Time stops... then a nation celebrates

Juying Primary School pupils cheering along with teachers and parents, while waiting for the live telecast of Schooling's race yesterday. Parliamentary Secretary for Ministry of Education Low Yen Ling (in green T-shirt) was also present. "Do you want
"Do you want to put the medal on? Take a picture?" Schooling asked President Tony Tan Keng Yam. Dr Tan, who is in Rio to support Singapore's athletes, gamely agreed and said with a laugh: "This is the only time I will ever wear an Olympic gold medal."ST PHOTO: KEVIN LIM
Juying Primary School pupils cheering along with teachers and parents, while waiting for the live telecast of Schooling's race yesterday. Parliamentary Secretary for Ministry of Education Low Yen Ling (in green T-shirt) was also present. "Do you want
Juying Primary School pupils cheering along with teachers and parents, while waiting for the live telecast of Schooling's race yesterday. Parliamentary Secretary for Ministry of Education Low Yen Ling (in green T-shirt) was also present. PHOTO: TIFFANY GOH FOR THE SUNDAY TIMES

The island yesterday felt the full power of sports as a unifying force. For 50.39 seconds, shortly after the clock struck 9.13am, the Republic stood still, gripped and enthralled by a flying fish, a son of Singapore, who won the country's first Olympic gold medal.

Some screams were louder than others at the different locations that The Sunday Times visited. But uniformly, across the island, Singaporean hearts swelled with joy and pride as they gathered to watch Joseph Schooling make history.

At the HDB Hub in Toa Payoh, more than 150 people had their eyes glued to a large LED screen as the 21-year-old touched home first to win the 100m butterfly final. And, in a typical sign of the times, they applauded and whipped out their smartphones to capture the moment.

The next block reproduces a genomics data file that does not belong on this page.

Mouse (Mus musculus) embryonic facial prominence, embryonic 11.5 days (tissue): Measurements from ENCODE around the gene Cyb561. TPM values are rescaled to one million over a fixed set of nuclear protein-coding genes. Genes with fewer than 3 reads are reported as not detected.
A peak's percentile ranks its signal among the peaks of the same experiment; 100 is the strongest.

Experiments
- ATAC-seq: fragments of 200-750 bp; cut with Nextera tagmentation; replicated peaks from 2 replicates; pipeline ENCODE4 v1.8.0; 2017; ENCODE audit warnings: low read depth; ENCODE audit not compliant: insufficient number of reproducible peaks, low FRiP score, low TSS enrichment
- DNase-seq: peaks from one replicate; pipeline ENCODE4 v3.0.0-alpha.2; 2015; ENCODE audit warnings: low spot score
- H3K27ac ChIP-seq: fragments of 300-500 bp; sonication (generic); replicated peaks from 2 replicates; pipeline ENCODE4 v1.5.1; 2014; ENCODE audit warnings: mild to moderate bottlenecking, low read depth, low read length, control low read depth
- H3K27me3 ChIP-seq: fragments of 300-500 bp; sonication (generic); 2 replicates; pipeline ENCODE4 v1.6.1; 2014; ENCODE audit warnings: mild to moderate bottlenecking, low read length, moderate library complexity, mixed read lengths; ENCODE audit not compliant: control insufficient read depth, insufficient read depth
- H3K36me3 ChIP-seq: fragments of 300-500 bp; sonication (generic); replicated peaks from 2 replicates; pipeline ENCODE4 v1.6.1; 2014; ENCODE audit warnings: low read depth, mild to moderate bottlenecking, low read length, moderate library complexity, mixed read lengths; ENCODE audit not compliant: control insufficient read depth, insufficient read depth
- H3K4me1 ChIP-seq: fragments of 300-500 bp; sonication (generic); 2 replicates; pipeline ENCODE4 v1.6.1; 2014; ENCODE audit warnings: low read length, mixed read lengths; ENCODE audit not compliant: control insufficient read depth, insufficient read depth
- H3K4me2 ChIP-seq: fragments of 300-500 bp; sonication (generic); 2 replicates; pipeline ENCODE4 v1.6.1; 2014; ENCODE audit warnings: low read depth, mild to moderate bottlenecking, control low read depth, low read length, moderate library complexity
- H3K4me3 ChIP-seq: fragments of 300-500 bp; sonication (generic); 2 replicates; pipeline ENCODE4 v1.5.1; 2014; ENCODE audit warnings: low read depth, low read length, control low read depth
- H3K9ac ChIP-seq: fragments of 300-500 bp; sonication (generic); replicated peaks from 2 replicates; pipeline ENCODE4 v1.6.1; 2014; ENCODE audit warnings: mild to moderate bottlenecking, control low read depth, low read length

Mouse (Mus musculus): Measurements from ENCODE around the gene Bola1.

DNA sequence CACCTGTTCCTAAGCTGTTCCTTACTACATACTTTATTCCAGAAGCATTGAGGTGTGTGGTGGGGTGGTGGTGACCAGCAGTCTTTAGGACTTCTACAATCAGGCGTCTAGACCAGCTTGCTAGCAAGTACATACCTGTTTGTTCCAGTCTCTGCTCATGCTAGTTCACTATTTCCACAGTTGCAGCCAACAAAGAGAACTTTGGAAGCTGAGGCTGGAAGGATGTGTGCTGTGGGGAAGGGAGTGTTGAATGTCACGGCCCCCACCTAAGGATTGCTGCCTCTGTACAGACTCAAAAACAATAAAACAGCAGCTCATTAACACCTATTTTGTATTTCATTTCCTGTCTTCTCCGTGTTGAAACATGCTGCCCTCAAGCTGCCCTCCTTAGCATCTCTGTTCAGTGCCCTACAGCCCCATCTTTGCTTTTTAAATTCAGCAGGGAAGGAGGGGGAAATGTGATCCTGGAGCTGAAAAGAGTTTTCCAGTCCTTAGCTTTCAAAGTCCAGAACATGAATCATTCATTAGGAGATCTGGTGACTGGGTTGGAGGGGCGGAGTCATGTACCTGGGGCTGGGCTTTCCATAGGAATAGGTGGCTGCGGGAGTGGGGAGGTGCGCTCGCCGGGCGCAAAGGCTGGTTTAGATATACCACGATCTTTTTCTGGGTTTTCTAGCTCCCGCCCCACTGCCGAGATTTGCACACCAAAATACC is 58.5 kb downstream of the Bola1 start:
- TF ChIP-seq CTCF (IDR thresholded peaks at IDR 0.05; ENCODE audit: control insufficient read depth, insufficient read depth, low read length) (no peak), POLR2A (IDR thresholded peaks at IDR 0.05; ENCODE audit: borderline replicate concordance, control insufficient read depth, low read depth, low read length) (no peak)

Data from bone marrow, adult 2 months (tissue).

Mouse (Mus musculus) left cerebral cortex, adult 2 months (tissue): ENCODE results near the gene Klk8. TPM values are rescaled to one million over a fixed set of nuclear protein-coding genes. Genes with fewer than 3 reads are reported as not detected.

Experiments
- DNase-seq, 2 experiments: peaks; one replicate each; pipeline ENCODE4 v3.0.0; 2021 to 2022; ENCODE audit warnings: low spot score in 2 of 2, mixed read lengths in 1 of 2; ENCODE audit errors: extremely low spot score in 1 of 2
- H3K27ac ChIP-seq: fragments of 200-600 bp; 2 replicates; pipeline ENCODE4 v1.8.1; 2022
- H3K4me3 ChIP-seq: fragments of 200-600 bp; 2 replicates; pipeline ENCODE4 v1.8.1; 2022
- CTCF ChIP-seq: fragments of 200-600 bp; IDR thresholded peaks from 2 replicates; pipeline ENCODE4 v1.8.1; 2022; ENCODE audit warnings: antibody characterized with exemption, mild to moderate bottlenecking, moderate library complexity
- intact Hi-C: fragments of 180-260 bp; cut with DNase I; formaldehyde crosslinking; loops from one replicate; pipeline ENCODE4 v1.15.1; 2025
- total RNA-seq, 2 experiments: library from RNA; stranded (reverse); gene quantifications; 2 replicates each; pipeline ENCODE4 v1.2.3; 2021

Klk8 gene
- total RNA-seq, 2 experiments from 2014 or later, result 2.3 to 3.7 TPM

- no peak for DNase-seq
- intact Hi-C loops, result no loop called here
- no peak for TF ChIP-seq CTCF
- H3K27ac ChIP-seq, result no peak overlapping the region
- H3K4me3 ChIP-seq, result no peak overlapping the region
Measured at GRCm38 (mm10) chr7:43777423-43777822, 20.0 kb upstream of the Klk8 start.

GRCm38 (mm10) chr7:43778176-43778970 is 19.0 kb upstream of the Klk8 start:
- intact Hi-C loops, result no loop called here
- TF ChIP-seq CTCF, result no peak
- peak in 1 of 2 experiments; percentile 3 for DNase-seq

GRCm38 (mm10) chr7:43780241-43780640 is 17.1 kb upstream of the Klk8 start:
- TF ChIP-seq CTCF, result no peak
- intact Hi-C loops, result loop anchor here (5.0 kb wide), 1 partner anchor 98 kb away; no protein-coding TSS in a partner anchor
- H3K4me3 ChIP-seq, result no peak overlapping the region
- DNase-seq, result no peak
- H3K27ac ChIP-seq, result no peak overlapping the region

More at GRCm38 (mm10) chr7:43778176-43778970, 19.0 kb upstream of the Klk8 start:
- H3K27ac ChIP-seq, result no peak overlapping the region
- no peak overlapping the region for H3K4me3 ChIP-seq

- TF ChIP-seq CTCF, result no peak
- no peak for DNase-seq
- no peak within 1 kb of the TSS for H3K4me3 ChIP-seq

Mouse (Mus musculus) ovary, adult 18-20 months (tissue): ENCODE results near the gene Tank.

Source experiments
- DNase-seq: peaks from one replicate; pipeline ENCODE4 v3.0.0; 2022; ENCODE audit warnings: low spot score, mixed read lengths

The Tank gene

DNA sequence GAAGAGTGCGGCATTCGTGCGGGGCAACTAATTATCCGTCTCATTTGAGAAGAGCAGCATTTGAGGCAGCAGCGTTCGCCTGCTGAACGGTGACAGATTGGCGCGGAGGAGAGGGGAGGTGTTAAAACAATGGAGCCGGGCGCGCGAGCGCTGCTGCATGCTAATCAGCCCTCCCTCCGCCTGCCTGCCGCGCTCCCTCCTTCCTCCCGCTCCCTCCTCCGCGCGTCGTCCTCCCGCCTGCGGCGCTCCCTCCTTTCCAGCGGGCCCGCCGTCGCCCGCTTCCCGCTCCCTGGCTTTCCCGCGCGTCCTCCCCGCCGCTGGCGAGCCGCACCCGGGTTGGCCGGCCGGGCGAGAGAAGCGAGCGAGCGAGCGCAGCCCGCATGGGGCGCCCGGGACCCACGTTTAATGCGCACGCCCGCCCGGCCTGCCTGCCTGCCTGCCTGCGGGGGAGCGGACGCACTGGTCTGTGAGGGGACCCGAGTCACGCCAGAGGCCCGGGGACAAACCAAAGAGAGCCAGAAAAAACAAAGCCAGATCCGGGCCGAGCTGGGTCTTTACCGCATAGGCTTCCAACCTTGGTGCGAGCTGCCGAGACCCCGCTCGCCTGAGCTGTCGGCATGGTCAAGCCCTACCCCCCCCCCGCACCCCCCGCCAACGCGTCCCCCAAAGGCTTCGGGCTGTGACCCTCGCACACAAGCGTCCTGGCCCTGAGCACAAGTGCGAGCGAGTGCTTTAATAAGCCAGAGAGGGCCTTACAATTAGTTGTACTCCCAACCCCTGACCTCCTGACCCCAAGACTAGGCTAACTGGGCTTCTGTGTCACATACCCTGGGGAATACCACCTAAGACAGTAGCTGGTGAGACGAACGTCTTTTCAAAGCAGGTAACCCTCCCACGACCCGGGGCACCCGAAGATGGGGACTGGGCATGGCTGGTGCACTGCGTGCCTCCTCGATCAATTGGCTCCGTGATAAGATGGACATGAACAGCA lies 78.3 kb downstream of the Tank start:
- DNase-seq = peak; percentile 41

Their celebration of the Republic's first Olympic gold medal was a quiet one, but the smiles on their faces spoke volumes about what Schooling's feat meant to them.

Engineer Chandra Segaran, 58, who was beaming from ear to ear after the race, said: "I thought qualifying for the finals was a big achievement, but for a tiny nation like Singapore to get a gold medal at the Olympic Games... it is fantastic."

Former national swimmer Joscelin Yeo, who was at the centre with her family, said: "I am at a loss for words; I am just so happy, so proud of him." At the OCBC Aquatic Centre, about 50 Singaporeans erupted into loud cheers as Schooling finished ahead of the United States' Michael Phelps, South Africa's Chad le Clos and Hungary's Laszlo Cseh, to win gold in a new Olympic record time.

She and other supporters stood at attention and sang as the Singapore National Anthem was played at the medal award ceremony.

At the Chinese Swimming Club, a group of 60 - mostly young swimmers after their morning training, and their parents - roared in unison.

Methodist Girls' School student Gan Ching Hwee, who is a fan of five-time Olympic gold medallist Katie Ledecky, is now a convert.

The 13-year-old said: "He (Schooling) was about a body length ahead of the rest, and I was cheering him on. He did Singapore proud. My goal is to go for the 2020 Olympics, and I hope I can win like him."

 

Football coach D. Ramanathan, 44, who joined a crowd of 120 at Woodlands Stadium for a screening, added: "This is going to have an impact on Singapore like we have never seen before. Previously, when we won the Malaysia Cup (in 1994), every boy started to play football. It is going to be the same thing."

Prime Minister Lee Hsien Loong congratulated Schooling in a Facebook post, saying: "My heartiest congratulations to Joseph Isaac Schooling for his historic gold medal win, and Olympic record of 50.39 seconds for the 100m butterfly! This is Singapore's first Olympic gold medal ever, and also our first medal for #Rio2016.

"It is an incredible feat to compete among the world's best, stay focused, and emerge victorious. Congrats once again to Joseph, you made us very proud today."

•Additional reporting by Yogaraj Panditurai, Jean Iau and Alvin Chia

 

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A version of this article appeared in the print edition of The Sunday Times on August 14, 2016, with the headline 'Time stops... then a nation celebrates'. Print Edition | Subscribe